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Yes, You CAN Teach Autistic Teens How to Make Friends

By April 14, 2009

Autistic Teens CAN Make Friends
Allan Shoemake/Getty Images
It seems that the best way to teach autistic teens to be successful social communicators is to break down the rules, and teach them one by one. This is probably common sense to some, but to many the idea of actually teaching social communications techniques as one would teach math or physics may be brand new.

Of course, social skills classes have been going on for years. But just recently one such class become the focus of a research study. According to a story in NewsWise:

The class focused on teaching rules of social etiquette to the teens, while their parents were given information about how to supervise the implementation of these newly learned skills. These included: how to comfortably join and exit a group of peers; how to pick the right peer group (such as jocks, nerds or gamers); learning good sportsmanship; learning good host behavior during get-togethers; changing bad reputations by changing one's "look" and owning up to a previously bad reputation; and handling teasing, bullying and arguments.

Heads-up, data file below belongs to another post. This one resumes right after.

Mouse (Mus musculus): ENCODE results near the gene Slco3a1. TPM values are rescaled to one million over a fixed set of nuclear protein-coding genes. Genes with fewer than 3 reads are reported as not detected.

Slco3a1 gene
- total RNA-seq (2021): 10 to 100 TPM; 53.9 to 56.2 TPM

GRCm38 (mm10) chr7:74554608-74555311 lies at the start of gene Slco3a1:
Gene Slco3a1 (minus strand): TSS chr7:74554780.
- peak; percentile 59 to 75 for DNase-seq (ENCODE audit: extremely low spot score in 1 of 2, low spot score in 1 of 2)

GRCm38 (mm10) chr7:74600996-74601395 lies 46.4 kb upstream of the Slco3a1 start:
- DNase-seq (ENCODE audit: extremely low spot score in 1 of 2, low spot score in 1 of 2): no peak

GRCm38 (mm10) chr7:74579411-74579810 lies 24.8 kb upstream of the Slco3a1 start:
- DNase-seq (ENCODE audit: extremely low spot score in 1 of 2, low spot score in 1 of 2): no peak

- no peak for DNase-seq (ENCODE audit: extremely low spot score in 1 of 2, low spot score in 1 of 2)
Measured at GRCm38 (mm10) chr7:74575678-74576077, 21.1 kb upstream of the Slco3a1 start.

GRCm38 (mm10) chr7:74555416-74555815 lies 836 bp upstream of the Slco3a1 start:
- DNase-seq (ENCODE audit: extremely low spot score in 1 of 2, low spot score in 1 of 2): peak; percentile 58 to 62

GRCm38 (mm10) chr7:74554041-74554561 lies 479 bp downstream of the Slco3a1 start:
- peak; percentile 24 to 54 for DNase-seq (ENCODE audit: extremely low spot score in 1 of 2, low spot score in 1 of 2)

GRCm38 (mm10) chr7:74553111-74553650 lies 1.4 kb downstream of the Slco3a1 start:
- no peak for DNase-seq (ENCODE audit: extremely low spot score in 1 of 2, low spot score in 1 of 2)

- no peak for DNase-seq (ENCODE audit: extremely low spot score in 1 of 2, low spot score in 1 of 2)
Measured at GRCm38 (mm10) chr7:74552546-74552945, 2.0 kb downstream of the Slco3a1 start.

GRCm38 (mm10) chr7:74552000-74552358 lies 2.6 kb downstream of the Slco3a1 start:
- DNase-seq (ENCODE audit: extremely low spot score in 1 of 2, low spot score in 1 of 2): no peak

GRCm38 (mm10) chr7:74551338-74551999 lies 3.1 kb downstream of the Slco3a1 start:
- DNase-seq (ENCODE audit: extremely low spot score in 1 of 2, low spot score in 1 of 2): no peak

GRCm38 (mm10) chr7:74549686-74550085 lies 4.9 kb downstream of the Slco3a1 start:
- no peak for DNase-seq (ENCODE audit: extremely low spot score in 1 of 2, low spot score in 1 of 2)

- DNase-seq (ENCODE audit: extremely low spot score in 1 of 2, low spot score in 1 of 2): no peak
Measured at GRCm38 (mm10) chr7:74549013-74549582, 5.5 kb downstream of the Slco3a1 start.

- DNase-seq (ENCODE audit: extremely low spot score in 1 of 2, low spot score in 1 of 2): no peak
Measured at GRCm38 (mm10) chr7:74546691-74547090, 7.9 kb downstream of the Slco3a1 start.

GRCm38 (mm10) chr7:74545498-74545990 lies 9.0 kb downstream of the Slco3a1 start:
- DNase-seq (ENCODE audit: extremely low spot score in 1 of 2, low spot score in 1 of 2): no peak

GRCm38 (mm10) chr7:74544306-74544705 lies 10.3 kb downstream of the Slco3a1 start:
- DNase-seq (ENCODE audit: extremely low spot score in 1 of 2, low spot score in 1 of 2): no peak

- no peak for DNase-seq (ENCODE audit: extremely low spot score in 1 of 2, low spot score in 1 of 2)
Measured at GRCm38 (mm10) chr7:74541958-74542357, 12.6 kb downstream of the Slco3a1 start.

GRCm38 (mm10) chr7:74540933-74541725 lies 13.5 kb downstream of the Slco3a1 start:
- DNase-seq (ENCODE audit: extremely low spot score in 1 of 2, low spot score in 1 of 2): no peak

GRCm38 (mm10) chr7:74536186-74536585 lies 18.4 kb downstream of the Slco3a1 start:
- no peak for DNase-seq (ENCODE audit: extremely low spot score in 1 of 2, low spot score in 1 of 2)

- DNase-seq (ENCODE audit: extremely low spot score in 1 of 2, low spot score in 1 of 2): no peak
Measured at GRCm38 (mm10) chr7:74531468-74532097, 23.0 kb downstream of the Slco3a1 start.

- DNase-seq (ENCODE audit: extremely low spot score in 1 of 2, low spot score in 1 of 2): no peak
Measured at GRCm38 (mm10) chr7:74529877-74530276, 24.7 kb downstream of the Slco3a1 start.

Each class included brief didactic instruction, role-playing exercises in which appropriate social skills were modeled, behavioral rehearsal for teens to practice newly learned skills, coaching with performance feedback, and weekly "homework" assignments supervised by parents, such as inviting a friend over to the home for a get-together.

What makes this study so encouraging is that participants, at the end, really were more self-confident AND "hey and their parents also reported a significant increase in the frequency of hosted get-togethers and a significantly better quality of friendships at the end of treatment, in comparison with the control group."

Of course, a class like the one described above is not for every autistic teen. It seems clear that there are quite a few prerequisites for success. Among them: solid verbal skills, an ability to imitate and memorize new rules, and - naturally - a strong desire to be socially accepted by peers.

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